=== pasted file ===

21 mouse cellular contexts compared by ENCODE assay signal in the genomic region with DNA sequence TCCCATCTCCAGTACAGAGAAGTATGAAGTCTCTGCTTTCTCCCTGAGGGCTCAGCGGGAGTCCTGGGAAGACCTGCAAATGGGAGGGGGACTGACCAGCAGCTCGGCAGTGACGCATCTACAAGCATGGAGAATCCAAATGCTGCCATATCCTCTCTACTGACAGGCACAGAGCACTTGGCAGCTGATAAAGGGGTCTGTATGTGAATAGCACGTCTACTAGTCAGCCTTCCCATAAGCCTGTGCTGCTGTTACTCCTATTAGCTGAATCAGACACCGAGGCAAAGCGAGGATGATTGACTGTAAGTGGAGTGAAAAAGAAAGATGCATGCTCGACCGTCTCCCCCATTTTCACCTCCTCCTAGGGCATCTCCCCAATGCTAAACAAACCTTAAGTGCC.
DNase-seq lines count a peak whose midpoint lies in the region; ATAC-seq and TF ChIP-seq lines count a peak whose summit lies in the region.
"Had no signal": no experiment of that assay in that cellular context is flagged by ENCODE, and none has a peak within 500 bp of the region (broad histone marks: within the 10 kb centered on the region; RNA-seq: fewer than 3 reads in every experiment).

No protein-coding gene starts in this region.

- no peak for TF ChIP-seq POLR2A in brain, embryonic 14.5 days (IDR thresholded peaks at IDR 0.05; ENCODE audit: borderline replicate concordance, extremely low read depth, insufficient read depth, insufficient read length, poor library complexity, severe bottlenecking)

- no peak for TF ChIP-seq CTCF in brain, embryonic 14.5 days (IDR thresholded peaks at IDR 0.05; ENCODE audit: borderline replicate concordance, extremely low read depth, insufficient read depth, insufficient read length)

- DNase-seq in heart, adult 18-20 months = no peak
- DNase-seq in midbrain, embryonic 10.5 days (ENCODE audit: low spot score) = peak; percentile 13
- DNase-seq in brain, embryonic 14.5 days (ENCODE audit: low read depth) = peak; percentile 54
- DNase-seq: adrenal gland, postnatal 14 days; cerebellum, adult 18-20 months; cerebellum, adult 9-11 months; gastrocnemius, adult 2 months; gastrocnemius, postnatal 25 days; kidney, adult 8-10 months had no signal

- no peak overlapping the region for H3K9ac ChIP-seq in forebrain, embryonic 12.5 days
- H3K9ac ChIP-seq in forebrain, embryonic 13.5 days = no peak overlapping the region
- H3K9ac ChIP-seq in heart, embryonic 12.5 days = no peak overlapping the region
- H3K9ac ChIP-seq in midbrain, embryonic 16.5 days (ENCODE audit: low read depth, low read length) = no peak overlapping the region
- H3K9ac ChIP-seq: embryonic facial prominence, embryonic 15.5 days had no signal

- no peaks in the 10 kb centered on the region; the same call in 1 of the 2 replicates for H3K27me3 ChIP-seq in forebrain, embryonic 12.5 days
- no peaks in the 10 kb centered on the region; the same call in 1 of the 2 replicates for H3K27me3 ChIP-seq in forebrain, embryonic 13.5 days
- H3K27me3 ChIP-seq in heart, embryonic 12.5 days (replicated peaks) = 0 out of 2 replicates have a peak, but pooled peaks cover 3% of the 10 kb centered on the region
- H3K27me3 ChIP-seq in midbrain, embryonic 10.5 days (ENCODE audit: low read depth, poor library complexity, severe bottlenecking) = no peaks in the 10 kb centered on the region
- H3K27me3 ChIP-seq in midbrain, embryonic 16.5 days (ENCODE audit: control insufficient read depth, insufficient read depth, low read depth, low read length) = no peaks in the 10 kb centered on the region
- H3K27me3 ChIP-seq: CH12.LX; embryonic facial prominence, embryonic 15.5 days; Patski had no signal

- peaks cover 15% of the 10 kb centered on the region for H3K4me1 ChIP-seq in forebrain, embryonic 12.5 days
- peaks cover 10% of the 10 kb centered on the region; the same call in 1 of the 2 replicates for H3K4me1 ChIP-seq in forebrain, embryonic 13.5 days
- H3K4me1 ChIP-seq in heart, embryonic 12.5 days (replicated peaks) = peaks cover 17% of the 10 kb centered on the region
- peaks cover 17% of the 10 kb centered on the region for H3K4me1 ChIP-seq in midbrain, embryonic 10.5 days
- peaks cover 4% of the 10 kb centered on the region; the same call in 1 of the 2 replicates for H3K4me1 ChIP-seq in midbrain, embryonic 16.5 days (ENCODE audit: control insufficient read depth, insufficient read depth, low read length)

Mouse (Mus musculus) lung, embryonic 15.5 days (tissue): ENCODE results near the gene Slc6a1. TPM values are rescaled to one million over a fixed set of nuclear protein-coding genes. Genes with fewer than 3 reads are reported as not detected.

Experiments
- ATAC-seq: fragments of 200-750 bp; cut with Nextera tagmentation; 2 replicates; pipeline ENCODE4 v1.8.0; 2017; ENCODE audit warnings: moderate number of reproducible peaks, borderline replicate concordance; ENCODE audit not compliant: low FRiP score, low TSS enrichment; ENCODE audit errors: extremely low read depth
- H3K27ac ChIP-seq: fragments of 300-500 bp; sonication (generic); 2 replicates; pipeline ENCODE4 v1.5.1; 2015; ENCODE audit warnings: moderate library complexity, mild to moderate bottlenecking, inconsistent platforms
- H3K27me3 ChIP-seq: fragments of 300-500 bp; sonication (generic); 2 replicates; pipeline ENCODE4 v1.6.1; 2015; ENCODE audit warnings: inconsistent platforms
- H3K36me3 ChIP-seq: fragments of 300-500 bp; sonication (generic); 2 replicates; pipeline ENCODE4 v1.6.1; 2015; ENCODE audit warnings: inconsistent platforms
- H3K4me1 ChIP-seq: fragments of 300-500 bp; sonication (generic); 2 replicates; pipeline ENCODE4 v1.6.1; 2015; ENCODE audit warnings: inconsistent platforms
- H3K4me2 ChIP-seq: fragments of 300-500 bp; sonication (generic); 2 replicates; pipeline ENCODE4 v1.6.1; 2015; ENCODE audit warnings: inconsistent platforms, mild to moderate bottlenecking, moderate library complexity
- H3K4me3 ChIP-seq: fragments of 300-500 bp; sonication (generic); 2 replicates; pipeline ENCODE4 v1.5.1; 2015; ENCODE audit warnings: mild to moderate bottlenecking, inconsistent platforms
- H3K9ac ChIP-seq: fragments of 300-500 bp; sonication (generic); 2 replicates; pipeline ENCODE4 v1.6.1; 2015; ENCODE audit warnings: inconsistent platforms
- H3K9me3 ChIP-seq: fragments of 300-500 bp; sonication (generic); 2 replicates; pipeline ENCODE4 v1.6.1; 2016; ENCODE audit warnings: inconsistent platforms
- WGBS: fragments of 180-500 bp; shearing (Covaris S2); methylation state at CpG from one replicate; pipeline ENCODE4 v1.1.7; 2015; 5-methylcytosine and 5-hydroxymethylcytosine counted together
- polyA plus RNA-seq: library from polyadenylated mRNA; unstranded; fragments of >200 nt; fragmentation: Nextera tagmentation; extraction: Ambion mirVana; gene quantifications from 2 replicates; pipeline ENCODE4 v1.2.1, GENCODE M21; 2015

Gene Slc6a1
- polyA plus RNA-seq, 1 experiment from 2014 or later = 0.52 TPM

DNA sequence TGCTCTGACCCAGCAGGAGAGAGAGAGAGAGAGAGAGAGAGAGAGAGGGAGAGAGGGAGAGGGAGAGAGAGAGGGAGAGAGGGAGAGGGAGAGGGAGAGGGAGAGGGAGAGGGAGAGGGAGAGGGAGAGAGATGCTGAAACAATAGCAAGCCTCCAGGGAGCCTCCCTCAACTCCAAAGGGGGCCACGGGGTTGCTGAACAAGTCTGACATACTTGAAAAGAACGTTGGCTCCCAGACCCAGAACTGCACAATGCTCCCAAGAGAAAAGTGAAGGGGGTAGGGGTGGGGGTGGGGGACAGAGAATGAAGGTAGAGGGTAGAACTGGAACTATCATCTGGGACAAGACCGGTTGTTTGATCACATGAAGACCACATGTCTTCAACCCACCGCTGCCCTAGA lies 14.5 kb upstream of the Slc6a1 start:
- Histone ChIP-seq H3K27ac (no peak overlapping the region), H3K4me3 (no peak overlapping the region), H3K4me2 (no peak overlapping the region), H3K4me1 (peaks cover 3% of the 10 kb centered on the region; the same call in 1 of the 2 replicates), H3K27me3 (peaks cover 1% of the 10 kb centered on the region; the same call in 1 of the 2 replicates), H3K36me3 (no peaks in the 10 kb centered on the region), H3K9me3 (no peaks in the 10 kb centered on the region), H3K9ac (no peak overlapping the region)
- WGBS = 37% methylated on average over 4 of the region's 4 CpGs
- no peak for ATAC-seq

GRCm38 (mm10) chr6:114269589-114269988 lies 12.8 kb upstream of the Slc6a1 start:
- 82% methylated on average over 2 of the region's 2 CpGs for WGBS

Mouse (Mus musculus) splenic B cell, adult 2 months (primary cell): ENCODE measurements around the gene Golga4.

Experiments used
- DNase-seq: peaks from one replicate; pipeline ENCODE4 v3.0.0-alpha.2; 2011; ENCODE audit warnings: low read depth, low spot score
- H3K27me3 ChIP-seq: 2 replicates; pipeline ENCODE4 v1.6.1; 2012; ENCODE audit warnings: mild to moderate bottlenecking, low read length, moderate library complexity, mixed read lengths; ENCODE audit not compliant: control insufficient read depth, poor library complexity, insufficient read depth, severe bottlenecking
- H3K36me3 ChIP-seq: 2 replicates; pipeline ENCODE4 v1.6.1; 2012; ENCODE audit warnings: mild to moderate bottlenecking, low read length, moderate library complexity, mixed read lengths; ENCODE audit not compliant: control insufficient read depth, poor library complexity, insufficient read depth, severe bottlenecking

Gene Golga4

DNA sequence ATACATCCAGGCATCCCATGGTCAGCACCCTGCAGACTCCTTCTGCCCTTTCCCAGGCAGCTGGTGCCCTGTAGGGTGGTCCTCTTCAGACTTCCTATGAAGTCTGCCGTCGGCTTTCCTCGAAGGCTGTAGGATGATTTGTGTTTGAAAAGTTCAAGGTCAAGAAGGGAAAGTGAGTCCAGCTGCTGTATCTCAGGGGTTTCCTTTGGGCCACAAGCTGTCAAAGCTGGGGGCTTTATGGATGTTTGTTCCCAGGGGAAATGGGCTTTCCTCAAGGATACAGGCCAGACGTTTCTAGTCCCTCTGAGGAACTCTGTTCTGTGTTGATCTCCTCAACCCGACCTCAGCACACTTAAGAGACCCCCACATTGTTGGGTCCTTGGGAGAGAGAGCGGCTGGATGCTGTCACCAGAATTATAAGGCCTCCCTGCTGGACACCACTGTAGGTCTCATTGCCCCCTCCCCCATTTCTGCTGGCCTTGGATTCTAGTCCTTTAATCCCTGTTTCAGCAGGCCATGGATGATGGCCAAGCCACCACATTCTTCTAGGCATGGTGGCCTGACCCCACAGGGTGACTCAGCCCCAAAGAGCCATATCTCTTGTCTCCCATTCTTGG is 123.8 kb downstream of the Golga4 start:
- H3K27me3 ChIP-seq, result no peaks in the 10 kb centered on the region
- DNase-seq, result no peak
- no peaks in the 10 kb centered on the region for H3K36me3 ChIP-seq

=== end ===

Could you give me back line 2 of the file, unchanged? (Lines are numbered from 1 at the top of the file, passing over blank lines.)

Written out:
DNase-seq lines count a peak whose midpoint lies in the region; ATAC-seq and TF ChIP-seq lines count a peak whose summit lies in the region.